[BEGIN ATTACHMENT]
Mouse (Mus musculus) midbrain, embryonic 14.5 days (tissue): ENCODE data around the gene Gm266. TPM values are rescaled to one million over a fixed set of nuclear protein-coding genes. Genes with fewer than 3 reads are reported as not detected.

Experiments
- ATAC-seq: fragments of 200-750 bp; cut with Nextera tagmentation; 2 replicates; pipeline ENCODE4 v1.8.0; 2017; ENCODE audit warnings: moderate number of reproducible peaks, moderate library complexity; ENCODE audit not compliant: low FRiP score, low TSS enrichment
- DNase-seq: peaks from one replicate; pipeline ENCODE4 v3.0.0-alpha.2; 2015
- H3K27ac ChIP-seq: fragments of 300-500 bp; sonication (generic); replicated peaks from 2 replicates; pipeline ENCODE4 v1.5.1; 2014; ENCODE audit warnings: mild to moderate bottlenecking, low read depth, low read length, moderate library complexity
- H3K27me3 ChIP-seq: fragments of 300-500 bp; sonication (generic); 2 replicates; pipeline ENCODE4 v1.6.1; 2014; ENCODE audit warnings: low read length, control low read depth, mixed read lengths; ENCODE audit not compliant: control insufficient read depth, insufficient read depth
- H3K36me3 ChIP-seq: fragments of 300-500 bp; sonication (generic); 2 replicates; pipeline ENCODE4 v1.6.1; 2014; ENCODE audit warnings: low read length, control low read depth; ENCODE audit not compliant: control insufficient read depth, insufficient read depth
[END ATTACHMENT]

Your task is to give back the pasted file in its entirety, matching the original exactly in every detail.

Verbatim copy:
Mouse (Mus musculus) midbrain, embryonic 14.5 days (tissue): ENCODE data around the gene Gm266. TPM values are rescaled to one million over a fixed set of nuclear protein-coding genes. Genes with fewer than 3 reads are reported as not detected.

Experiments
- ATAC-seq: fragments of 200-750 bp; cut with Nextera tagmentation; 2 replicates; pipeline ENCODE4 v1.8.0; 2017; ENCODE audit warnings: moderate number of reproducible peaks, moderate library complexity; ENCODE audit not compliant: low FRiP score, low TSS enrichment
- DNase-seq: peaks from one replicate; pipeline ENCODE4 v3.0.0-alpha.2; 2015
- H3K27ac ChIP-seq: fragments of 300-500 bp; sonication (generic); replicated peaks from 2 replicates; pipeline ENCODE4 v1.5.1; 2014; ENCODE audit warnings: mild to moderate bottlenecking, low read depth, low read length, moderate library complexity
- H3K27me3 ChIP-seq: fragments of 300-500 bp; sonication (generic); 2 replicates; pipeline ENCODE4 v1.6.1; 2014; ENCODE audit warnings: low read length, control low read depth, mixed read lengths; ENCODE audit not compliant: control insufficient read depth, insufficient read depth
- H3K36me3 ChIP-seq: fragments of 300-500 bp; sonication (generic); 2 replicates; pipeline ENCODE4 v1.6.1; 2014; ENCODE audit warnings: low read length, control low read depth; ENCODE audit not compliant: control insufficient read depth, insufficient read depth